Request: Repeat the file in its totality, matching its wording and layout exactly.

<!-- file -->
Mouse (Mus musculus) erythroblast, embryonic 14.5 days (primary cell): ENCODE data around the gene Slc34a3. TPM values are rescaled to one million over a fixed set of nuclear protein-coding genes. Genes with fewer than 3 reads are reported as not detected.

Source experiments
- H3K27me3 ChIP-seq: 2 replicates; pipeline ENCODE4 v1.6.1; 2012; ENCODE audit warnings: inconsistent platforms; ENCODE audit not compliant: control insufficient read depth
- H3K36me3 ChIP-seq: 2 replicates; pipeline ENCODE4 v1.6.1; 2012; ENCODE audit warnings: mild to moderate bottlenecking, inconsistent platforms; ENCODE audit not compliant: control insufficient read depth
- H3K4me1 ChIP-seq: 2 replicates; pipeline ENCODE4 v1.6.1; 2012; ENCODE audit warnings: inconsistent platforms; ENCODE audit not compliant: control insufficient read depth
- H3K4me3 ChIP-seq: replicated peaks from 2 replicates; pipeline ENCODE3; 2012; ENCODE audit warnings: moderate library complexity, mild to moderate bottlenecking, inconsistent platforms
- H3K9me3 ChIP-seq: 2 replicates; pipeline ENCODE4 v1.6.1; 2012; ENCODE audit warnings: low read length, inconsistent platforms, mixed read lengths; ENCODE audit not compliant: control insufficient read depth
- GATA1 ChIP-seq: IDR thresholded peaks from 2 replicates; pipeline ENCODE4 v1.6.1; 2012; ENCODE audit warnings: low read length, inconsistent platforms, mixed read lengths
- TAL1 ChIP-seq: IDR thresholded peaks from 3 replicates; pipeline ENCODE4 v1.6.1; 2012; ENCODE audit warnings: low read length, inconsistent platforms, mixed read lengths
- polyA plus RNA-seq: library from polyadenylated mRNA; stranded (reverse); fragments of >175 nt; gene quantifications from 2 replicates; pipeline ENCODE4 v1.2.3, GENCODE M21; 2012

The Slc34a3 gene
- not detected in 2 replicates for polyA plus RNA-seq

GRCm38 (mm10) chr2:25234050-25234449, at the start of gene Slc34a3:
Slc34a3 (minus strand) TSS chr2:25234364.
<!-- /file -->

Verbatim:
Mouse (Mus musculus) erythroblast, embryonic 14.5 days (primary cell): ENCODE data around the gene Slc34a3. TPM values are rescaled to one million over a fixed set of nuclear protein-coding genes. Genes with fewer than 3 reads are reported as not detected.

Source experiments
- H3K27me3 ChIP-seq: 2 replicates; pipeline ENCODE4 v1.6.1; 2012; ENCODE audit warnings: inconsistent platforms; ENCODE audit not compliant: control insufficient read depth
- H3K36me3 ChIP-seq: 2 replicates; pipeline ENCODE4 v1.6.1; 2012; ENCODE audit warnings: mild to moderate bottlenecking, inconsistent platforms; ENCODE audit not compliant: control insufficient read depth
- H3K4me1 ChIP-seq: 2 replicates; pipeline ENCODE4 v1.6.1; 2012; ENCODE audit warnings: inconsistent platforms; ENCODE audit not compliant: control insufficient read depth
- H3K4me3 ChIP-seq: replicated peaks from 2 replicates; pipeline ENCODE3; 2012; ENCODE audit warnings: moderate library complexity, mild to moderate bottlenecking, inconsistent platforms
- H3K9me3 ChIP-seq: 2 replicates; pipeline ENCODE4 v1.6.1; 2012; ENCODE audit warnings: low read length, inconsistent platforms, mixed read lengths; ENCODE audit not compliant: control insufficient read depth
- GATA1 ChIP-seq: IDR thresholded peaks from 2 replicates; pipeline ENCODE4 v1.6.1; 2012; ENCODE audit warnings: low read length, inconsistent platforms, mixed read lengths
- TAL1 ChIP-seq: IDR thresholded peaks from 3 replicates; pipeline ENCODE4 v1.6.1; 2012; ENCODE audit warnings: low read length, inconsistent platforms, mixed read lengths
- polyA plus RNA-seq: library from polyadenylated mRNA; stranded (reverse); fragments of >175 nt; gene quantifications from 2 replicates; pipeline ENCODE4 v1.2.3, GENCODE M21; 2012

The Slc34a3 gene
- not detected in 2 replicates for polyA plus RNA-seq

GRCm38 (mm10) chr2:25234050-25234449, at the start of gene Slc34a3:
Slc34a3 (minus strand) TSS chr2:25234364.